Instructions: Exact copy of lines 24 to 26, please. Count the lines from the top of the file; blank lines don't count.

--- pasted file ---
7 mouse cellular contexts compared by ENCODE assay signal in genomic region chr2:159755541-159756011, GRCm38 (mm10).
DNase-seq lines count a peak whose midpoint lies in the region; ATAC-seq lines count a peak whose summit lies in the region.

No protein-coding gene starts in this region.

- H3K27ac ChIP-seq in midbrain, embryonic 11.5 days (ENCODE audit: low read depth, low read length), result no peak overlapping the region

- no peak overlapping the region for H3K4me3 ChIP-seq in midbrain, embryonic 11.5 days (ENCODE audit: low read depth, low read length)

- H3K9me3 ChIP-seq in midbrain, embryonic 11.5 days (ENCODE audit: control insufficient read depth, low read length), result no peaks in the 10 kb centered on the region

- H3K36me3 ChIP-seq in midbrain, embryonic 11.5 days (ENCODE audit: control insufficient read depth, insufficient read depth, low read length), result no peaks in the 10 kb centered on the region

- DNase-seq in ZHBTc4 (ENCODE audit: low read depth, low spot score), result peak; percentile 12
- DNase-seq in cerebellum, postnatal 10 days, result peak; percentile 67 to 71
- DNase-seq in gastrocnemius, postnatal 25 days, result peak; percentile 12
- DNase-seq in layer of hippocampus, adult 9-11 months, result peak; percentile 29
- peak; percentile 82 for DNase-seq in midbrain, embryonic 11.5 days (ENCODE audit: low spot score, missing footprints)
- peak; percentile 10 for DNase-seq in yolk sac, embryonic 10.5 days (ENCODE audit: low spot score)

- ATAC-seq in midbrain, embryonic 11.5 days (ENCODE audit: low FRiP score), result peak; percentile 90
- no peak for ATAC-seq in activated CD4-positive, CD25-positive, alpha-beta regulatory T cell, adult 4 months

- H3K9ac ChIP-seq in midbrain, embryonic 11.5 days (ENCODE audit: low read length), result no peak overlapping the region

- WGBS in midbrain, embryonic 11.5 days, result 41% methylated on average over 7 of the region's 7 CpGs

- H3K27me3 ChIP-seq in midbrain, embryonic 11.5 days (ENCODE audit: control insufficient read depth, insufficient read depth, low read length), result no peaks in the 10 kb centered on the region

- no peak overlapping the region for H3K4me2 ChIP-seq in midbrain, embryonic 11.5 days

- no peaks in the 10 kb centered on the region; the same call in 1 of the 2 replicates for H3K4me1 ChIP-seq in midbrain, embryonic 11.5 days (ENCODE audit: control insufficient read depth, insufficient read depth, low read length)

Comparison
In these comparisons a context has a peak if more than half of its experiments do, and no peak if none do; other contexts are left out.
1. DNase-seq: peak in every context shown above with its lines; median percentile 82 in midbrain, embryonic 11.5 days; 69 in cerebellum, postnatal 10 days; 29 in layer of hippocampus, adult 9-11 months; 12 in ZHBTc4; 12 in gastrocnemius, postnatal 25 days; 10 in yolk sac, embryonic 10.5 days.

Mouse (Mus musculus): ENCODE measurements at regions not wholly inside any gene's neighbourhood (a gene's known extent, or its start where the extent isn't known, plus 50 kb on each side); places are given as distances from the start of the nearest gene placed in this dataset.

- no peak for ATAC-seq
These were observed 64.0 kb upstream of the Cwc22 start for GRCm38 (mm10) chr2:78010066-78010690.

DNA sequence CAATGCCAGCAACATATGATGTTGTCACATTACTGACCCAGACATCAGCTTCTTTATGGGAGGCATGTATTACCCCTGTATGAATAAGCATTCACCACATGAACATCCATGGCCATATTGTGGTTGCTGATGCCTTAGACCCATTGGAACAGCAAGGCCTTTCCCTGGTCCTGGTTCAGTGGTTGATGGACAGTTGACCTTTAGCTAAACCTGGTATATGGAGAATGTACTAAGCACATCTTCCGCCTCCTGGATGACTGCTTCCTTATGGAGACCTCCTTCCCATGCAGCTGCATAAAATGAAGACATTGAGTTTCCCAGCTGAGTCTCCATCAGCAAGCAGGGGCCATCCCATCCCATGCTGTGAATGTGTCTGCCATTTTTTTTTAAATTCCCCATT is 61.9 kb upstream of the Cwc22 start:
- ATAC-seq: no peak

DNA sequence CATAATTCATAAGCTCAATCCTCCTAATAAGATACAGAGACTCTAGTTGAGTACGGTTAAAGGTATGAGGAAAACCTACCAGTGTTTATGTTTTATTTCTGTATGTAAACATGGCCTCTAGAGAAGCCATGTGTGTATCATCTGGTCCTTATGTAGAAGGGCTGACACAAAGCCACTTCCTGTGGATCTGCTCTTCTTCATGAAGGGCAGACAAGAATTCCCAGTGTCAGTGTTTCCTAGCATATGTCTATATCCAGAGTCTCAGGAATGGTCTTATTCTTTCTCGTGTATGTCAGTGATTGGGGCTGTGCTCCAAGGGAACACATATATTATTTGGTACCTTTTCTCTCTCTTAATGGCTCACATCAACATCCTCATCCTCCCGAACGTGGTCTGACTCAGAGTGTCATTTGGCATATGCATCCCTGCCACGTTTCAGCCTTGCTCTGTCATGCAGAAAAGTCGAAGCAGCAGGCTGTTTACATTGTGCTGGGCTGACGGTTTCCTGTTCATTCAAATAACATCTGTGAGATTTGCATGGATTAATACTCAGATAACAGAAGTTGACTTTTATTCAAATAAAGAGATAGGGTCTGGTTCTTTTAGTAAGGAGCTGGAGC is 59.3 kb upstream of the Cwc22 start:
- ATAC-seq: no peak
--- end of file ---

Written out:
Mouse (Mus musculus): ENCODE measurements at regions not wholly inside any gene's neighbourhood (a gene's known extent, or its start where the extent isn't known, plus 50 kb on each side); places are given as distances from the start of the nearest gene placed in this dataset.

- no peak for ATAC-seq
These were observed 64.0 kb upstream of the Cwc22 start for GRCm38 (mm10) chr2:78010066-78010690.